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  • An enterprise is not a ‘genuine new enterprise’ simply because it is new to an employer or that employer has a different financial objective.
  • A ‘genuine new enterprise’ requires a qualitative assessment and comparison of existing and proposed enterprises, taking into account a number of essential characteristics, including services, equipment and employees.

In the recent decision of Australian Rail, Tram and Bus Industry Union v Busways Northern Beaches Pty Ltd (No 2) [2022] FCAFC 55, the Federal Court set aside an enterprise agreement that had been approved by the Fair Work Commission (‘FWC’) as a greenfields agreement, finding that it did not relate to a ’genuine new enterprise’.

The decision concerned the proper application of section 172(2)(b) of the Fair Work Act 2009 (Cth) (‘FW Act’). For an agreement to be a greenfields agreement – which can only be made before employees are employed and with a union entitled to represent the employees to be covered by the agreement – it must relate to a ‘genuine new enterprise’ that the employer or employers proposes to establish.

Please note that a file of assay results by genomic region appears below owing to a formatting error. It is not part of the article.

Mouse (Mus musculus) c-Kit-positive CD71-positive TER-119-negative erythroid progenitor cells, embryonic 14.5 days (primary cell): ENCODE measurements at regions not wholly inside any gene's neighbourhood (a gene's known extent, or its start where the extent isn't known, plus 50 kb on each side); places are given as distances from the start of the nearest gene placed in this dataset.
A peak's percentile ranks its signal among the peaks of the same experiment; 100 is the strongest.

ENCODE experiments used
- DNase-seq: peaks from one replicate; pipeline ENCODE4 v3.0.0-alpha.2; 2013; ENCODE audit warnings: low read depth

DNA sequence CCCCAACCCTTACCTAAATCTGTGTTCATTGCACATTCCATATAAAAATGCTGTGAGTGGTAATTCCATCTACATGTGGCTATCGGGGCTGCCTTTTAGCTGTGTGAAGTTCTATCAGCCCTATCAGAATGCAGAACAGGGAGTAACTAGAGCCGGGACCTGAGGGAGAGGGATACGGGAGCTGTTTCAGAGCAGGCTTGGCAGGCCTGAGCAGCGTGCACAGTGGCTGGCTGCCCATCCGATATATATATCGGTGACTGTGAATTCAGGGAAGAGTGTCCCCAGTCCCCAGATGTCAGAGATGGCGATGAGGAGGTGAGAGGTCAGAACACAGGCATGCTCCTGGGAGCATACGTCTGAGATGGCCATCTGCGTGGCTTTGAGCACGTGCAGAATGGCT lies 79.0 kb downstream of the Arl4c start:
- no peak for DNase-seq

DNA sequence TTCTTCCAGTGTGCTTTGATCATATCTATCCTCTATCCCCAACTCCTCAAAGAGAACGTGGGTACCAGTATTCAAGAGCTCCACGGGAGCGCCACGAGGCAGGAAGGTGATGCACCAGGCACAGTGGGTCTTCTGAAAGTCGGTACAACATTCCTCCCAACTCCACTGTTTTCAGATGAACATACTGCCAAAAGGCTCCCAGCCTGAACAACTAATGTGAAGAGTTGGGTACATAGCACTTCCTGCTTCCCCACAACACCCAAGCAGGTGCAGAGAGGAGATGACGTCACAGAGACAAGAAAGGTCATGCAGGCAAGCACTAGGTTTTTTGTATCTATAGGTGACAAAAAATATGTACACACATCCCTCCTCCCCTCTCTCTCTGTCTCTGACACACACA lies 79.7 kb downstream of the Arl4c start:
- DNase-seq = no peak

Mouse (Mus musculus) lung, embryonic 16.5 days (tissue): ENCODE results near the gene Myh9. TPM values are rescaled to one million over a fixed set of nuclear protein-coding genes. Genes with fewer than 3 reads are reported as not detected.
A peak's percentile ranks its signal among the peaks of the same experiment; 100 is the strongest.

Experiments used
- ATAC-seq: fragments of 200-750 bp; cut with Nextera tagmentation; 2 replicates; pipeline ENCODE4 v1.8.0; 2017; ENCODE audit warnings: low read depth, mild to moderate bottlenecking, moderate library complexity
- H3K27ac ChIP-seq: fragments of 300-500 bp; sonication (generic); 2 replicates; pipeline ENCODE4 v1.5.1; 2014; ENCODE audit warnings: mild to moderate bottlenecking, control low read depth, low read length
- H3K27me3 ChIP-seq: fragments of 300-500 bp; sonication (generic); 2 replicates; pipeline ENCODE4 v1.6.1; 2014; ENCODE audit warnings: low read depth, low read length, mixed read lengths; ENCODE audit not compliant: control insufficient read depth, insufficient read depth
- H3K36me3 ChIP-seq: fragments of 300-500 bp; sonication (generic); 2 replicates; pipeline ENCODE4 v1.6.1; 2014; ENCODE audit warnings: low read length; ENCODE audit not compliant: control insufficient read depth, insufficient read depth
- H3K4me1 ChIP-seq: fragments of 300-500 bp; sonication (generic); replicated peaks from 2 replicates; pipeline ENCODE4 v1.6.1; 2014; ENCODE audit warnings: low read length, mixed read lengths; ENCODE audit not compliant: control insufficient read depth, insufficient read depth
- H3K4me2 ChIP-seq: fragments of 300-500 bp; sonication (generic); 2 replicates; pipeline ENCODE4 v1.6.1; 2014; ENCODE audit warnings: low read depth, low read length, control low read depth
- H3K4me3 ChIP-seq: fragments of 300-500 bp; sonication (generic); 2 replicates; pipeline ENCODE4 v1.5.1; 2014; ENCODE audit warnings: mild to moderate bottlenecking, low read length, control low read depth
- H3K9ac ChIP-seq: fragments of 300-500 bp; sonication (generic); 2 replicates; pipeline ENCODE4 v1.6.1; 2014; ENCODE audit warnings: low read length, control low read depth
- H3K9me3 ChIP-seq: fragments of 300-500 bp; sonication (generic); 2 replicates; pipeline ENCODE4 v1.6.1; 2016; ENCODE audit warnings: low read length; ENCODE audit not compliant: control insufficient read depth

In this case, the Busways, Transport Workers’ Union of Australia and Drivers Enterprise Agreement 2020 (‘Agreement’) was made between entities of Busways – incorporated to bid for certain bus services – and the Transport Workers’ Union of Australia. Previously, the bus services were operated by the Transit Authority of New South Wales, a government-owned authority, on behalf of Transport for New South Wales (‘TfNSW’).

The Agreement was approved as a greenfields agreement on the basis that Busways had yet to employ any of the persons necessary for the normal conduct of its enterprise who would be covered by the Agreement, and the Agreement related to a ‘genuine new enterprise’ that Busways sought to establish (i.e. public transport operations as detailed in Busways’ tenders to the NSW Government).

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